Rate this post positively Reply With Quote Quick reply to this message
 
Old 05-13-2021, 02:21 PM
 
10,093 posts, read 22,455,013 times
Reputation: 14293
Move the fence. Good fences makes good neighbors.. properly placed fences make great neighbors.

It will be a problem when either one of you decide to sell.
Rate this post positively Reply With Quote Quick reply to this message
 
Old 05-13-2021, 02:57 PM
 
Location: Raleigh
11,070 posts, read 8,448,398 times
Reputation: 15686
He sent you the letter because it establishes that he recognizes the issue, and that he's ALLOWING the fence to remain, which protects him from you saying "It's ours, Adverse Posession!" The survey stakes also help establish that.

I'd probably do nothing with the knowledge that if he sells before you do, the new homeowners may want to move the fence or use the space.
Rate this post positively Reply With Quote Quick reply to this message
 
Old 05-13-2021, 02:59 PM
 
Location: The Triad (NC)
31,571 posts, read 71,371,975 times
Reputation: 38019
Quote:
Originally Posted by tmoleary View Post
...and says that the south edge of his property is actually about two feet on our side of the fence.
Most sensible people will hold a neighbor type fence back from their line (eg @6" to 12").
The extra foot he sacrificed is also sacrificed to that same good intention.

He may have just volunteered to give you some land. See a lawyer.
Even if he (or a later owner) removed the fence at some future point
I suspect that the LAND might/should still be yours.
Rate this post positively Reply With Quote Quick reply to this message
 
Old 05-13-2021, 03:36 PM
 
4,311 posts, read 4,278,440 times
Reputation: 5571
Just Curious - Was the property surveyed when you bought the property? Were the corners marked? I'm not sure I would agree with having new survey markers plaed unless I had a survey done and made sure the markers aren't already there. Is his property line on the other side of his property 2' off of where everyone thought it was? What about the other side of your property? How big is the lot, when was it created also comes to mind. the way houses are built right up to the minimum clear line on a lot would moving this line make your house over the minimum lot line?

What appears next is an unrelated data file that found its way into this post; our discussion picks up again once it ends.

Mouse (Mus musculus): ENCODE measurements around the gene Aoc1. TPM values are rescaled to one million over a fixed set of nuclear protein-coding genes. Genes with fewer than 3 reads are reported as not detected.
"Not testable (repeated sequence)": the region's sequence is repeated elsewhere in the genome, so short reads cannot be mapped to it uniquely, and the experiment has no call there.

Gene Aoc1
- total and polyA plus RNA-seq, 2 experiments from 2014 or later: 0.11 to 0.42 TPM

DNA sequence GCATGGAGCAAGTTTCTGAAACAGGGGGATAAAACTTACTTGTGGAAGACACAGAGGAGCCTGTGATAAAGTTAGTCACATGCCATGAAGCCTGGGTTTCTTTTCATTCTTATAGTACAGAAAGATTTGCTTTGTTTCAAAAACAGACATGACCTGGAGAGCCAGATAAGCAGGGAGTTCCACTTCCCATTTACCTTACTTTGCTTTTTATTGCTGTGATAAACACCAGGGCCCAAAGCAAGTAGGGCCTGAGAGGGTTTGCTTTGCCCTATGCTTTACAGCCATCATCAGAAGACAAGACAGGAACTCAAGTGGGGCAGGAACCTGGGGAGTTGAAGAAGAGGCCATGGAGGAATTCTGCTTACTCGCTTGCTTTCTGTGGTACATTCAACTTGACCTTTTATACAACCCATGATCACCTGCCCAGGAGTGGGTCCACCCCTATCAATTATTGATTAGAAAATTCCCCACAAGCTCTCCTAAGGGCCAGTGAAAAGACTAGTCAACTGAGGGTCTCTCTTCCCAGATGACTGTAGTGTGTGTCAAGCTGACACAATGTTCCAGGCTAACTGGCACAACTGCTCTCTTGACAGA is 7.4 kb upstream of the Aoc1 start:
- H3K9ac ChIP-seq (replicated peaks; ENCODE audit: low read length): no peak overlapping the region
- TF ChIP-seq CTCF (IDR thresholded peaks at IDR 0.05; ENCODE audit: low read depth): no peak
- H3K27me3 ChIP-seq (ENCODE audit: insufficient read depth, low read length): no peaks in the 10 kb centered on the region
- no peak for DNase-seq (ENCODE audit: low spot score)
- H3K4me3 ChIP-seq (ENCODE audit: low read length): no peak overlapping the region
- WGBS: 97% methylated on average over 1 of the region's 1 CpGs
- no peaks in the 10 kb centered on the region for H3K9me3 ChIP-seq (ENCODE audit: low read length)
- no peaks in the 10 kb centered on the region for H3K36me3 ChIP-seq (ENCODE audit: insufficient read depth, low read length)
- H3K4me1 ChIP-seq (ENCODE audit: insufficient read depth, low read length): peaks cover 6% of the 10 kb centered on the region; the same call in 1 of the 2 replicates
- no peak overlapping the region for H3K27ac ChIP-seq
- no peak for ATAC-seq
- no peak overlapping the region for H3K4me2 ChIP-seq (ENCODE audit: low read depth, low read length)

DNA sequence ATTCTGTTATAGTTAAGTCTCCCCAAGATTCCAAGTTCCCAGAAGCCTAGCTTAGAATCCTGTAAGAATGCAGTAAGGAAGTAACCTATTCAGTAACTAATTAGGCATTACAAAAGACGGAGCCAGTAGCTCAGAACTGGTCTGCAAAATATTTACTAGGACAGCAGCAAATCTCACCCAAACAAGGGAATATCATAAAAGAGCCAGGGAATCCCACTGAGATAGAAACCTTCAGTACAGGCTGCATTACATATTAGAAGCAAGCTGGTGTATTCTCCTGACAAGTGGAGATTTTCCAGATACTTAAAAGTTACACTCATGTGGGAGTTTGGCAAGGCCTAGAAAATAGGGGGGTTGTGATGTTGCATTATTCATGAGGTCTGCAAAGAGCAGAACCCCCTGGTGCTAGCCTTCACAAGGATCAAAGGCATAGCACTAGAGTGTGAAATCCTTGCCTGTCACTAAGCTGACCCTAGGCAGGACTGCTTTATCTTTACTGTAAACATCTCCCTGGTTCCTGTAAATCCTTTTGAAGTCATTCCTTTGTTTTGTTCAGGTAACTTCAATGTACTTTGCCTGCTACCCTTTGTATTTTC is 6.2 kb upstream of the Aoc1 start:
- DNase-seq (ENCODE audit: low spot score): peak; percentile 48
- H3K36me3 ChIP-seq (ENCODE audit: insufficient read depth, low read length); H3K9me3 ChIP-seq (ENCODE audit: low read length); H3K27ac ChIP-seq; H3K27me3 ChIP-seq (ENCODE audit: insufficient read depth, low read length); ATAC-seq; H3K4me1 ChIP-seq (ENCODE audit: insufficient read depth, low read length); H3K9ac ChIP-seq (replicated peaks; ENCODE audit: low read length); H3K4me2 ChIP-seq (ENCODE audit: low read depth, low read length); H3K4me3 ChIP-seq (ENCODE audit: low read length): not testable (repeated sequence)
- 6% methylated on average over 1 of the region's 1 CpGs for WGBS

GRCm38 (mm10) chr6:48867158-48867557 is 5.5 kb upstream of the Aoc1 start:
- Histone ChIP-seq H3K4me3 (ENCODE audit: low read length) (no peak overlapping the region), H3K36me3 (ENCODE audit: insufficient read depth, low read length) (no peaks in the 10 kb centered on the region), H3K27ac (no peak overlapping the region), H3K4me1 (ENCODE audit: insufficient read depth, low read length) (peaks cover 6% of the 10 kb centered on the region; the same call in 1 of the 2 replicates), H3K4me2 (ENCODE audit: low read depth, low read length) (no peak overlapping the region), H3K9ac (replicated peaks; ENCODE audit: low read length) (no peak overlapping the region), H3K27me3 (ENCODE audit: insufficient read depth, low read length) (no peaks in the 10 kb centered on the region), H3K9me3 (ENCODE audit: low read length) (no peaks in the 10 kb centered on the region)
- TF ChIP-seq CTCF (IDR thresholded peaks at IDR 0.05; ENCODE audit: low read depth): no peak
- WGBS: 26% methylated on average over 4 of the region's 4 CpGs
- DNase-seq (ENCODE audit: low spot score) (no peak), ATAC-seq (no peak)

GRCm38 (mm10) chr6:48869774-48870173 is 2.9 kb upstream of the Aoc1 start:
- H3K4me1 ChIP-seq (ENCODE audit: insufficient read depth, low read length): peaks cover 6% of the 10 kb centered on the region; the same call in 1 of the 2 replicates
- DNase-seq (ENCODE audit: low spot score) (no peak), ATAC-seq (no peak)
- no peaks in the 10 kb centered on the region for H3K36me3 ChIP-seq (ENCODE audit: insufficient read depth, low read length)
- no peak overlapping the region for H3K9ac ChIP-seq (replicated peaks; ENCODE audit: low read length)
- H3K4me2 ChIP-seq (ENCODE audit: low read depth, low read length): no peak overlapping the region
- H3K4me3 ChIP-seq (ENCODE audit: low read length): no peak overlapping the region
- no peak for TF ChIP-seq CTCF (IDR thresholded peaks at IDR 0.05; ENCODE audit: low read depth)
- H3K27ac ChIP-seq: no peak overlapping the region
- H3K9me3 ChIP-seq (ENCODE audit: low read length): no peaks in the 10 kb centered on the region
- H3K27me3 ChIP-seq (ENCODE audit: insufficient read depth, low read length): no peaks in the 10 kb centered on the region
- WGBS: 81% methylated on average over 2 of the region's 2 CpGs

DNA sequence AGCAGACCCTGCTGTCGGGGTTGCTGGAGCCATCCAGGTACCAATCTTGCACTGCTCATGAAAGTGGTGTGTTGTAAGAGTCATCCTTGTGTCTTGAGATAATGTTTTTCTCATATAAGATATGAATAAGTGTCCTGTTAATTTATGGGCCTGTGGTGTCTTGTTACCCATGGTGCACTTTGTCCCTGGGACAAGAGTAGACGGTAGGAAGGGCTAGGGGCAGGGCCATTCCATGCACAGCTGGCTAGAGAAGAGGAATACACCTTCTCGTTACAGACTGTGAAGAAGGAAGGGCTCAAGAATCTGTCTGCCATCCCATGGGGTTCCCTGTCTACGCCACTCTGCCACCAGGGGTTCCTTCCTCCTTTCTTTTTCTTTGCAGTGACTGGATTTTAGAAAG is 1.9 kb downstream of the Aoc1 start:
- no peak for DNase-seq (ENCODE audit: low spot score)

Where I live before putting up a fence you have to get a permit which requires at least a sketch diagram showing where the fence is in relation to marked property lines (every property I know of here except some very old ones in our town have pipes or rebar at the corners). I can't imagine putting up a fence without knowing where the property line is.
Rate this post positively Reply With Quote Quick reply to this message
 
Old 05-13-2021, 04:06 PM
 
Location: North Beach, MD on the Chesapeake
36,944 posts, read 48,184,453 times
Reputation: 48205
Quote:
Originally Posted by MidValleyDad View Post
Just Curious - Was the property surveyed when you bought the property? Were the corners marked? I'm not sure I would agree with having new survey markers plaed unless I had a survey done and made sure the markers aren't already there. Is his property line on the other side of his property 2' off of where everyone thought it was? What about the other side of your property? How big is the lot, when was it created also comes to mind. the way houses are built right up to the minimum clear line on a lot would moving this line make your house over the minimum lot line?


Where I live before putting up a fence you have to get a permit which requires at least a sketch diagram showing where the fence is in relation to marked property lines (every property I know of here except some very old ones in our town have pipes or rebar at the corners). I can't imagine putting up a fence without knowing where the property line is.
And if those markers don't work you can always fall back on the old-fashioned way: Go 50 feet past the crooked apple tree then turn right until you get to where Grandma Jones' horse threw a shoe on Christmas day then turn left until you to the house that Jack built.